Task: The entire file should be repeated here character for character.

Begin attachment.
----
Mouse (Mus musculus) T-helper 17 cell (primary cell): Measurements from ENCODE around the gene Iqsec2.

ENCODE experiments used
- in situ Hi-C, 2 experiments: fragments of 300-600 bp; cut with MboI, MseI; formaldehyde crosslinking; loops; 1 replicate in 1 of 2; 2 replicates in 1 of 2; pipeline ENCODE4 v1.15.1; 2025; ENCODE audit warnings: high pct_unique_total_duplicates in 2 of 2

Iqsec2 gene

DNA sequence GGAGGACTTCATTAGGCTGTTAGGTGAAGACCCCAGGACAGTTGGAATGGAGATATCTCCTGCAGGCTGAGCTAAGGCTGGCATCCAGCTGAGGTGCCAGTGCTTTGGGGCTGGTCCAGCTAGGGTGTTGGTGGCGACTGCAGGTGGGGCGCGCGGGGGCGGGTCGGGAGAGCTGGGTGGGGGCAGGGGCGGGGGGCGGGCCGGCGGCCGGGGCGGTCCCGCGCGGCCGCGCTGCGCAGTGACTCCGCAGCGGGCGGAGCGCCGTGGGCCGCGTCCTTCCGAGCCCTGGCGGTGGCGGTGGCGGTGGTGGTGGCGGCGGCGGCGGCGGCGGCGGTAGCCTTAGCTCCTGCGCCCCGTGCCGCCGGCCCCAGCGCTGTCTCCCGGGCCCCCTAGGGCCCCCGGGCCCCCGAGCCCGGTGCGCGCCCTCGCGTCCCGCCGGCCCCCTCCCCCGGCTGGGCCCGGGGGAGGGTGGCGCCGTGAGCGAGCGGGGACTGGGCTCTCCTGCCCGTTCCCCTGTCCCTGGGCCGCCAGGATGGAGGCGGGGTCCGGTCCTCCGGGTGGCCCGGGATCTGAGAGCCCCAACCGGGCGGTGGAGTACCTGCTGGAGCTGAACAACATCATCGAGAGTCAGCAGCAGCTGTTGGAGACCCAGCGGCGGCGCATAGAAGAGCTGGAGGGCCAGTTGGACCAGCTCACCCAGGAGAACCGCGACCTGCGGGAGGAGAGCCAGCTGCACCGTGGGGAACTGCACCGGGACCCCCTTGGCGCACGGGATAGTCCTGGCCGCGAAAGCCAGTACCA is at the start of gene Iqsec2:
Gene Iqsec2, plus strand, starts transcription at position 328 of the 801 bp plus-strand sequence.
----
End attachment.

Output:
Mouse (Mus musculus) T-helper 17 cell (primary cell): Measurements from ENCODE around the gene Iqsec2.

ENCODE experiments used
- in situ Hi-C, 2 experiments: fragments of 300-600 bp; cut with MboI, MseI; formaldehyde crosslinking; loops; 1 replicate in 1 of 2; 2 replicates in 1 of 2; pipeline ENCODE4 v1.15.1; 2025; ENCODE audit warnings: high pct_unique_total_duplicates in 2 of 2

Iqsec2 gene

DNA sequence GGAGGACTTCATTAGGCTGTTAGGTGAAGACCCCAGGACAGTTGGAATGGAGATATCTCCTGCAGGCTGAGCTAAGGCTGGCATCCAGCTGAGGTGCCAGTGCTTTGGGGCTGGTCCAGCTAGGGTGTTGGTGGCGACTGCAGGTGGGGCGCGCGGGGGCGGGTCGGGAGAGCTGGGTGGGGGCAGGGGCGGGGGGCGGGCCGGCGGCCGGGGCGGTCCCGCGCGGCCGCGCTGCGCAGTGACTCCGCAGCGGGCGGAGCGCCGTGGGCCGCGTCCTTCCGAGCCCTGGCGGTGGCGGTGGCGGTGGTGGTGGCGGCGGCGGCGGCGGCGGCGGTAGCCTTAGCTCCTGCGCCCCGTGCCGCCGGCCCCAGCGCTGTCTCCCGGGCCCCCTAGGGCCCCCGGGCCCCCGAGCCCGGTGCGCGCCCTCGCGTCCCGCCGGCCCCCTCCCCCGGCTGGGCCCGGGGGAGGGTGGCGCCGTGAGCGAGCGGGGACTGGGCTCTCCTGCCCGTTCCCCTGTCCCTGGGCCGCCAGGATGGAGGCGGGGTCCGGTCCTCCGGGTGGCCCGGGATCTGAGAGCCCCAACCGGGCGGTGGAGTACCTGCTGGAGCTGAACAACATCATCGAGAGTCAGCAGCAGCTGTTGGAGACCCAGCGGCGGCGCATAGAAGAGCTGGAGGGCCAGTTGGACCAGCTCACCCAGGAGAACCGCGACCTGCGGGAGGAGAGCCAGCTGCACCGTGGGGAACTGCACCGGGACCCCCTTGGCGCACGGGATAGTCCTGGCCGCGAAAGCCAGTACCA is at the start of gene Iqsec2:
Gene Iqsec2, plus strand, starts transcription at position 328 of the 801 bp plus-strand sequence.